Laura Yuen
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You might remember staying up late to hunt all over the internet for a coveted COVID-19 vaccine slot last spring. Are you showing that same level of conviction for your child?

Kids ages 5 to 11 could be eligible to get shots of their own as soon as this week, and some parents who were all Beanie Babies over the vaccine when supply was limited earlier this year are not feeling the same kind of urgency when it comes to getting their young kids vaccinated.

This hesitancy is prevalent even among well educated parents who've otherwise demonstrated impeccable vaccine compliance for their children. These are folks who fastidiously rolled up their infants' pant legs to inoculate them from everything from pertussis to hepatitis B.

But with COVID, some parents struggle to see the rewards of vaccination.

"I think what's behind that is that we just generally have difficulty really quantifying risk for ourselves, and then risk for others," said Dr. Nathan Chomilo, a pediatrician at Park Nicollet and father of a 4-year-old.

In his practice, Chomilo helps skeptical families reframe the calculus as they confront the decision of whether to vaccinate their little ones against the disease. He assures them the shots are overwhelmingly safe and effective. Chomilo is also senior equity adviser to the commissioner of the Minnesota Department of Health and a board member of the state chapter of the American Academy of Pediatrics.

It's worth noting that 27% parents of 5- to 11-year-olds say they're eager to get their kids inoculated as soon as possible, according to aKaiser FamilyFoundation studypublished last week. But 30% parents say they will "definitely not" get the vaccine for their kids, and a third of respondents said they'll wait to see how the vaccine is working.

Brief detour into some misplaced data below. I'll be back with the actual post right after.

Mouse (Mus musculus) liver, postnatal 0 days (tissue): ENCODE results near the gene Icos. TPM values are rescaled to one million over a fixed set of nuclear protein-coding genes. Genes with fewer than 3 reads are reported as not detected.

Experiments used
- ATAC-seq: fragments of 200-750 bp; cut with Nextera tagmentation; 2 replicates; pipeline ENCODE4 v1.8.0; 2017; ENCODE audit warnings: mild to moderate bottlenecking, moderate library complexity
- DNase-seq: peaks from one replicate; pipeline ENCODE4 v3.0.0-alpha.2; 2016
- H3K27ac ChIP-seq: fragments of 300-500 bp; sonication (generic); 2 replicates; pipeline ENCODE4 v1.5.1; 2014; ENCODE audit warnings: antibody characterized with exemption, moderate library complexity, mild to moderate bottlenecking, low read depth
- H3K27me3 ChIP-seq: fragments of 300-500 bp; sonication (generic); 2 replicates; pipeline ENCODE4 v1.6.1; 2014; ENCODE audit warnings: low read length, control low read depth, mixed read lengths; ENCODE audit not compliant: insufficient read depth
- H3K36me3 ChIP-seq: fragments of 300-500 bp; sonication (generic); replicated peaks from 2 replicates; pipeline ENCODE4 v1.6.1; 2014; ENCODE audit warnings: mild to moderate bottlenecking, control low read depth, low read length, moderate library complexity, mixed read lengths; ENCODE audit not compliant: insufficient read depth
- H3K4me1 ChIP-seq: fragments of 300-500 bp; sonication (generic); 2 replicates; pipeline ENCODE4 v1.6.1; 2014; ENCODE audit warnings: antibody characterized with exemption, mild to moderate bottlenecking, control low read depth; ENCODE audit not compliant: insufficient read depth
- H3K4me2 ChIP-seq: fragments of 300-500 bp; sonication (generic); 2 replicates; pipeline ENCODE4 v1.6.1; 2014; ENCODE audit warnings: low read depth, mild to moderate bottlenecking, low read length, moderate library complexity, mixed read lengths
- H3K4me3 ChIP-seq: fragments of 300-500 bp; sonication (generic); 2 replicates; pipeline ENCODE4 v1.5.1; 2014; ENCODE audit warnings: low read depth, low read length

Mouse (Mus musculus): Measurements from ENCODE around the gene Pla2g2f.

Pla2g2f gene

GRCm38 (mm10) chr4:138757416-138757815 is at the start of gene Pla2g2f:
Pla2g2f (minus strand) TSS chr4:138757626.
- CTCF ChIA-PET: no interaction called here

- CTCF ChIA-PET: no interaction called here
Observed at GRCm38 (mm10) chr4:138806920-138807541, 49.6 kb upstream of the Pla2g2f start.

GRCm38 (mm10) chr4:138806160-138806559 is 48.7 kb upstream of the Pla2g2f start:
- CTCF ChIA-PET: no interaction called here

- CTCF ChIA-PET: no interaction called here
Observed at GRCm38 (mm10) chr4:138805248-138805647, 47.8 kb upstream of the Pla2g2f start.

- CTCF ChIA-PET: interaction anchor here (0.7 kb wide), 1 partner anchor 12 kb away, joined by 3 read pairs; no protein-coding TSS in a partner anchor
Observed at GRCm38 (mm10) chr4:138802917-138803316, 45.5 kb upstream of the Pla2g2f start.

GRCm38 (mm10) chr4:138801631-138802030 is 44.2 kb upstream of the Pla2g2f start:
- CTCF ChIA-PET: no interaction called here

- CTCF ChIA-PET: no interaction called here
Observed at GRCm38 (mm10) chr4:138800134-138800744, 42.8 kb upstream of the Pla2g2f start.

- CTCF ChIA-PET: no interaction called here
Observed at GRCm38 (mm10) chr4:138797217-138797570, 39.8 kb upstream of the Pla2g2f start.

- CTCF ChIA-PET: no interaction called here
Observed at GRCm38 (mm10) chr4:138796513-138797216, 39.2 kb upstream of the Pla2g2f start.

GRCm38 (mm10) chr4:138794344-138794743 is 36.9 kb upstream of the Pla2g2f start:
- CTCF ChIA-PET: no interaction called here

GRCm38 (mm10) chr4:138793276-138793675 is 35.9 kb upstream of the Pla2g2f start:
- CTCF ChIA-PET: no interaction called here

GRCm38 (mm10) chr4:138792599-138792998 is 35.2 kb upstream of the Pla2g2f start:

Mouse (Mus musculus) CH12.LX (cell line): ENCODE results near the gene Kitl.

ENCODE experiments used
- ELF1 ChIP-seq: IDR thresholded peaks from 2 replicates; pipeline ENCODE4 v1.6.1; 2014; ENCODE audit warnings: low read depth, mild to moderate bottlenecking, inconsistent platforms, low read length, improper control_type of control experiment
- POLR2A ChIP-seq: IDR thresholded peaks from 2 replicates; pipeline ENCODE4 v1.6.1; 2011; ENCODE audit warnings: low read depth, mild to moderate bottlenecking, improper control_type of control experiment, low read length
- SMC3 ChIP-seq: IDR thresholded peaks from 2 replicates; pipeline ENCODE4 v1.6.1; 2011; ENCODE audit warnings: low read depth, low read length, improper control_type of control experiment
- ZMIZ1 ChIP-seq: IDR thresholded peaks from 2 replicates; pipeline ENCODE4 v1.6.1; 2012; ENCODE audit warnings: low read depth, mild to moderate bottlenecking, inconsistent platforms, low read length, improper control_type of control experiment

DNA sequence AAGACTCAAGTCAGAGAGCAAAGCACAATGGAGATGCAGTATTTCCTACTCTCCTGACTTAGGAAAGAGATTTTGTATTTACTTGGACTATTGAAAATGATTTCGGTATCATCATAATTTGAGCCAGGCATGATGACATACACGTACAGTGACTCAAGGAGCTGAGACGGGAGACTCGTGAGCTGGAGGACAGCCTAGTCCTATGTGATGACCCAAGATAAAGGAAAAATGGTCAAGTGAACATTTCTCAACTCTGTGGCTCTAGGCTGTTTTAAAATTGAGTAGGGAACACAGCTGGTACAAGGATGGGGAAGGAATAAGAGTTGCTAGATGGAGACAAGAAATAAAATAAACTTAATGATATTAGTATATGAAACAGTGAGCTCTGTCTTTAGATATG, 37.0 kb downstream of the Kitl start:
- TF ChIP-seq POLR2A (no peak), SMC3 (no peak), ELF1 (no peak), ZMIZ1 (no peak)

Parents have questions. To answer some of yours, here are highlights from my conversation with Dr. Chomilo:

Given that most young children are not seriously sickened from a COVID-19 infection, how should parents weigh that in the equation?

"I think 'seriously sickened' is something that we have to be careful with," Chomilo said, "because it's been framed most often as in as 'they don't die.' And that's not entirely correct."

Dr. Nathan Chomilo
Dr. Nathan Chomilo


More than 580 kids in the United States have died of COVID-19 since the start of the pandemic, according to the latest figures from the American Academy of Pediatrics. And many others have experienced complications short of hospitalization and death.

While it's true that COVID-19 will present as a mild illness for most kids, "what we don't have as great understanding or insight into is which kids will have severe illness," he said. "About a third of kids who have been in the hospital don't have an underlying condition. We also don't know which kids are going to develop long-term effects from the infection of this virus, and that's probably the most concerning to me."

Some of the patients he's seen in his practice have complained of ongoing chest pain, shortness of breath, fatigue and trouble with focus — all in the aftermath of "mild" COVID-19 infections, he said.

Around the country, more than 5,000 kids have developed a rare complication known as multisystem inflammatory syndrome in children (MIS-C). About half were 5- to 13-year-olds, Chomilo said.